Ever walked uphill through British woodland onto the open moorland above? The chances are that you will have passed through an abrupt boundary between trees and open ground.

In a natural setting, trees gradually phase-out through the treeline, becoming stunted and twisted due to the more extreme conditions. In the mountain areas of Scotland (and rarely in northern England) this is where you may find specialist montane scrub species. These species of trees are just as important as the main woodland species – to create a full and natural woodland we must understand their relationship with the landscape. This is why we partnered with the Mountain Woodland Project to collect seed, monitor growth, undertake experimental work and aid regeneration.

This is how the author Tim Clifford described his discovery of the mountain woodland habitat…

It was not until I visited western Norway to study native pinewoods in 1987 that I really appreciated that a whole woodland habitat was virtually absent from Scottish forests! At the beautiful ancient pine forest of Espellandsdalen we walked from the valley floor at about 200 metres above sea level, up to just over 800 metres, where forest finally gave way to open ground.

Gradually the forest canopy thinned, open boggy areas with scattered small trees became more frequent, the stature of the main trees reduced and pines and juniper became multi-branched and contorted. Climbing still higher the canopy disappeared completely and the vegetation became a mosaic of gnarled and twisted 2 metre-high birch, various shrub willows, dwarf birch in the damper areas and small peaty pools. We had passed through a real, natural tree line and were crossing a wide montane scrub zone that gradually merged with open vegetation dominated by low growing dwarf shrubs. I’d never seen anything like this on Scottish hills.

Did Scotland ever have a full natural progression of vegetation zones? The eminent ecologist, Derek Ratcliffe, thought so when he wrote:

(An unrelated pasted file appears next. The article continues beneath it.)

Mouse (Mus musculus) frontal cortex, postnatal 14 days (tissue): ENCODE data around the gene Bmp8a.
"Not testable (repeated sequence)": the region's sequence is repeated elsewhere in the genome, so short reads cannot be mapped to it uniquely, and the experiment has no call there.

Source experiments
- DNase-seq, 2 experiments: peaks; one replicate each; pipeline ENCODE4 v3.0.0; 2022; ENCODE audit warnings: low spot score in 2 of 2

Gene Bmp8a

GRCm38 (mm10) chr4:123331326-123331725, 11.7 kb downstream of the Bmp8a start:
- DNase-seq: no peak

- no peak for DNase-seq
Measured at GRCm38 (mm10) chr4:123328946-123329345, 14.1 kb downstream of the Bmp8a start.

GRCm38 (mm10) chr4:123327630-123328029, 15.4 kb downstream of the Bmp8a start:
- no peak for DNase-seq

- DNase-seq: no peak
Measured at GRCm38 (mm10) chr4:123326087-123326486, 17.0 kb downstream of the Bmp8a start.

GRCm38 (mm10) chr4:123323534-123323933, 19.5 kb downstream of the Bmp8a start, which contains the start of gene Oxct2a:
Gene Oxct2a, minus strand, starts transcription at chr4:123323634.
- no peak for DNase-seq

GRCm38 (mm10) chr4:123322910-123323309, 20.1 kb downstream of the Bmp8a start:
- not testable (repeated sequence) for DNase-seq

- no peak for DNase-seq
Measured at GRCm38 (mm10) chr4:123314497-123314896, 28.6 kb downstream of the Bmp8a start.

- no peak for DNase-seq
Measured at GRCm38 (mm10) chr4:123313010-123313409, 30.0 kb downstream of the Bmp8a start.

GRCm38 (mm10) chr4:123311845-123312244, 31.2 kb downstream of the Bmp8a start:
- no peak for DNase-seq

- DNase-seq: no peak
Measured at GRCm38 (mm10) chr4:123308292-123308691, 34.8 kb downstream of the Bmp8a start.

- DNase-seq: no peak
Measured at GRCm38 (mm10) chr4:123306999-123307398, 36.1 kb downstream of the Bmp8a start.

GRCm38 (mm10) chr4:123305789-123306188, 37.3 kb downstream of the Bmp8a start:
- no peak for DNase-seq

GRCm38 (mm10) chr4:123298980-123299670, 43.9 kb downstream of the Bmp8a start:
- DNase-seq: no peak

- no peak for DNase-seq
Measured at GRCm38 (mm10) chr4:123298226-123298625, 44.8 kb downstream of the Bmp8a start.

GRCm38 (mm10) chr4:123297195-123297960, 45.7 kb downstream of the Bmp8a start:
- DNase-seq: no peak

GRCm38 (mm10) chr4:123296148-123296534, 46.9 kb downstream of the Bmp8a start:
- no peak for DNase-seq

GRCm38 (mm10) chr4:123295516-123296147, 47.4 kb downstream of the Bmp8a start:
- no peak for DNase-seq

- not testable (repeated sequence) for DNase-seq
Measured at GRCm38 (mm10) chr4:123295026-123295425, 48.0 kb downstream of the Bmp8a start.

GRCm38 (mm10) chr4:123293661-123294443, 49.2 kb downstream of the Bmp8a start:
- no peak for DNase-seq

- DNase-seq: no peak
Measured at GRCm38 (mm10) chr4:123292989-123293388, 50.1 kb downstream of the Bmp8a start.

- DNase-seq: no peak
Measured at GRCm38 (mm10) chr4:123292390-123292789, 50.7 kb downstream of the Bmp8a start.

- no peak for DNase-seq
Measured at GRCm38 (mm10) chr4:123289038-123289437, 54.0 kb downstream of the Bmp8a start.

Originally a fringe of scrub 3-4 feet high girdled the upper edge of the forest. This scrub zone, which has been destroyed almost totally by fire and grazing, gave way still higher up to much lower growths of dwarf juniper, heather and other dwarf shrubs forming alpine heaths.


The mountain woodland project

It’s of great importance to restore these treeline and montane scrub habitats in the Highlands. At our Dundreggan Conservation Estate, where were a partner in the lottery funded Mountain Woodland Project (ended 2017), we have an unusually extensive population of dwarf birch across the higher ground. Our new planting sites extend up to this treeline area around 500m and three exclosures above this height are dedicated to montane scrub restoration. Here we are collecting seed, monitoring growth in the absence of deer browsing and undertaking experimental work to aid regeneration.

Student research projects have included looking at scrub on higher elevation lochan islands; investigating dwarf birch vigour in relation to soils; and genetic studies which are throwing light on the past distribution of dwarf birch in the uplands. Biological surveys have recorded some rare associated invertebrates, including 2 sawflies new to Britain. Our Tree Nursery is growing around 10,000 dwarf birch each year and we are developing our expertise in the propagation of some of the rare montane willows eg. downy willow Salix lapponum and woolly willow Salix lanata.

The process of bringing back the “wee trees” to the Scottish hills has begun; and with this natural transitional habitat comes the associated wildlife, for instance birds of conservation concern like the black grouse and ring ouzel. Natural treelines and montane scrub communities are also good for retaining soils and will help with better water management in the uplands.